opinion We couldn’t help but be amused yesterday with the hyperbole which accompanied the Australian Competition and Consumer Commission’s court victory over the nation’s number two telco Optus. In a sensationalist press release, the regulator trumpeted its success to the world:
“The court has just handed down the largest civil penalty for a consumer protection matter” ACCC Chairman Graeme Samuel said today. “This decision sends the clear message that misleading consumers is not a legitimate business strategy. Optus is not a small business, but a large company that engaged in misleading and tricky conduct.”
“The entire telecommunications industry needs to sit up and take notice. This conduct is not acceptable, and the ACCC will seek the harshest penalties the law allows.” Mr Samuel said.
A number of media outlets jumped on the bandwagon. iTWire described it as a “surprisingly large penalty”, ZDNet.com.au said it was “massive”, while Gizmodo wrote: “This is the consumer watchdog’s biggest fine yet, and cheers to that.” And later on, ACCC chief Graeme Samuel stuck the boot in further, telling AAP the Optus case deserved “the stiffest penalties” available.
However, the reality is that $5.26 million is a paltry amount of money to charge Optus for what was a flagrant breach of its responsibilities under the Trade Practices Act; no more than a paper cut.
There’s two measures by which we can justify this statement.
Firstly, let’s take a look at Optus’ revenues. According to the telco’s latest set of financial results, it pulled in $330 million in revenues from its consumer and SMB fixed broadband business over that three months, with operational earnings being $61 million. The yearly total to that date was $1.35 billion, with earnings of $230 million.
This means a $5.26 million fine represents about 0.39 percent of Optus’ annual fixed broadband revenues, or about 2.3 percent of its annual fixed broadband earnings. Pathetic much? It doesn’t really seem like it’s really going to impact on the company’s bottom line.
Then there’s the industry perception of the size of the fine. For comparative purposes, let’s look at a similar-sized fine, a few years back.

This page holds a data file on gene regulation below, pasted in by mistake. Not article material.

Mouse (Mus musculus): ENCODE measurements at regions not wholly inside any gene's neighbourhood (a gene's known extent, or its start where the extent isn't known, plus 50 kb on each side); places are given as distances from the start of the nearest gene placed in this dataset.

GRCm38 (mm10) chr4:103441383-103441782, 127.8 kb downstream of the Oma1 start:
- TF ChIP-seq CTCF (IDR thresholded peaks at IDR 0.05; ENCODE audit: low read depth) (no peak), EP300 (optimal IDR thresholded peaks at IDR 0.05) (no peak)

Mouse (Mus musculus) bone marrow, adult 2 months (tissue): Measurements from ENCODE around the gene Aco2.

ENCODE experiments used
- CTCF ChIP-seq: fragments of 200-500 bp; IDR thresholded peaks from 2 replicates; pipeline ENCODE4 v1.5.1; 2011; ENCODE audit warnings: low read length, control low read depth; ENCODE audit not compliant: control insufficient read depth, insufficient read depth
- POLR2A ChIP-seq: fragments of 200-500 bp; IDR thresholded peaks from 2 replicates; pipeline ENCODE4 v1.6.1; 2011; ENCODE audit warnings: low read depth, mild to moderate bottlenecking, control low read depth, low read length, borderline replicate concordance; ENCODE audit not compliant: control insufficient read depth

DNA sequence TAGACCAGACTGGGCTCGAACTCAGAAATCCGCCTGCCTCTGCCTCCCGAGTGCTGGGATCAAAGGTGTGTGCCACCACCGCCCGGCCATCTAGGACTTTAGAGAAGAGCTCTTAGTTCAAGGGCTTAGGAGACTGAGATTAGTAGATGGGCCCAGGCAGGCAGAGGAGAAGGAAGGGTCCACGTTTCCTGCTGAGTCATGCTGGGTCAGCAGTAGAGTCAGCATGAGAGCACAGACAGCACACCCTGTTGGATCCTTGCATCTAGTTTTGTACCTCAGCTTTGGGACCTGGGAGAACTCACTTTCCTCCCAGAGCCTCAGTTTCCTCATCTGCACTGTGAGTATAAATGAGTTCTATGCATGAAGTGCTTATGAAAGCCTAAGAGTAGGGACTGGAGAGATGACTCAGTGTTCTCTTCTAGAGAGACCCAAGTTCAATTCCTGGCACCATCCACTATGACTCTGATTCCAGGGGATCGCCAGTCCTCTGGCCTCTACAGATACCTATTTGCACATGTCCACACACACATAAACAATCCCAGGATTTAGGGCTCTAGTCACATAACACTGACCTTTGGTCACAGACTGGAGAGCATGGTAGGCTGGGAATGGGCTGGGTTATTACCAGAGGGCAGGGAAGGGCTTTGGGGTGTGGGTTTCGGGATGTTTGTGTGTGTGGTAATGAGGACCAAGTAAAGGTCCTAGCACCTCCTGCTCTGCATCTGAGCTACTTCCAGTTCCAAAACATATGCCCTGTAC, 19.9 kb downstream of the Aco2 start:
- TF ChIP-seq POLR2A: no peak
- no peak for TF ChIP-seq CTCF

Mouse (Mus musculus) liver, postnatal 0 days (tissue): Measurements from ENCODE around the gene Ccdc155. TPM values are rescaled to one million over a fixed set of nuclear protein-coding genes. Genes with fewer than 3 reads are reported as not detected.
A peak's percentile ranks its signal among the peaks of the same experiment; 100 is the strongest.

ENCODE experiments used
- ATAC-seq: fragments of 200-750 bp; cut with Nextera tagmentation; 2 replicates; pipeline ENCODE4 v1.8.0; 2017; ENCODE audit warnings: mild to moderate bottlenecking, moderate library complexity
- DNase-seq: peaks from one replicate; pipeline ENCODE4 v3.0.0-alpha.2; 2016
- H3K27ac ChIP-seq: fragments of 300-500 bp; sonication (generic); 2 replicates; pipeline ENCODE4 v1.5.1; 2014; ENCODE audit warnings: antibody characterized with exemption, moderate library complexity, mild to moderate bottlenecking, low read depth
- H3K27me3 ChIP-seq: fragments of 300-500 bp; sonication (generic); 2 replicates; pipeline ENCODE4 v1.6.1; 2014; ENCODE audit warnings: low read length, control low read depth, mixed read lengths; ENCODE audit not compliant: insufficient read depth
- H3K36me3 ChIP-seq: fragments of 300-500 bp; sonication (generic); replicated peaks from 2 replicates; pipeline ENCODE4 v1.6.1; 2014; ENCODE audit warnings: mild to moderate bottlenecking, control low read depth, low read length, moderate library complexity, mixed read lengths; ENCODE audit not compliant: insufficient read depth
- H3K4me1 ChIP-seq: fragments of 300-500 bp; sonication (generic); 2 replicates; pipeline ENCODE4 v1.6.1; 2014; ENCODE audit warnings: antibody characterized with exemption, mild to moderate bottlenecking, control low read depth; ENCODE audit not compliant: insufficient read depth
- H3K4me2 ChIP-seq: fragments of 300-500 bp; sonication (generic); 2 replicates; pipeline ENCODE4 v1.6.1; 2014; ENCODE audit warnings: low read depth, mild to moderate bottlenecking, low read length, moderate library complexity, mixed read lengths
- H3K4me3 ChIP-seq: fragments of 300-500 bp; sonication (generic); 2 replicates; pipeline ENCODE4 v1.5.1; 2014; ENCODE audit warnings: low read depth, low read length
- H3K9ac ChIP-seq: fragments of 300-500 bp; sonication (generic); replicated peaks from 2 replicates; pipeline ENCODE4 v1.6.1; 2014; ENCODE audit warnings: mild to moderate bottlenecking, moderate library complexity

In March 2004, the ACCC issued a competition notice against Telstra after it controversially chopped the price of its retail broadband plans below that of its wholesale offering. With an epic broadband land grab on, Telstra’s move outraged competitors, resulting in the regulator going to town on Telstra in court.
The result? A whopping fine of … $6.5 million.
Of course, Telstra’s rivals weren’t impressed. Then-Primus regulatory chief Ian Slattery famously described the judgement as the equivalent of “a parking fine”. “Given the damage that Telstra’s conduct caused the industry as it reaped outstanding benefits, the $6.5 million Telstra now has to pay could be characterised as an excellent investment,” Slattery said.
It’s possible to view the Optus result this week in the same light; nothing more than a cost of doing business, a slap on the wrist, a quick 10min in the corner of the room with its face to the wall. This isn’t a substantial fine — and it shouldn’t be treated as such.
The ACCC does have the capability to really go to town on telcos if they misbehave really badly, of course. Just last year, Telstra copped an $18.5 million penalty for denying competitors access to infrastructure, and in the 2004 case the ACCC could have fined Telstra $10 million for every contravention of the competition notice, and $1 million for every day it continued. Let that drag on for a few months … and some really stiff penalties would rack up.
Now, of course Optus did the wrong thing with its broadband ads, and it’s become a bit of a trend for the SingTel subsidiary; this isn’t the first time the company has been in court over the past couple of years for this kind of thing. However, we’d be surprised if executives at any of Australia’s larger telcos (Telstra, Optus, Vodafone, etc) would have even blinked at the size of Optus’ fine this week.
When you run a multi-billion dollar business … this kind of thing doesn’t even rank as a flesh wound.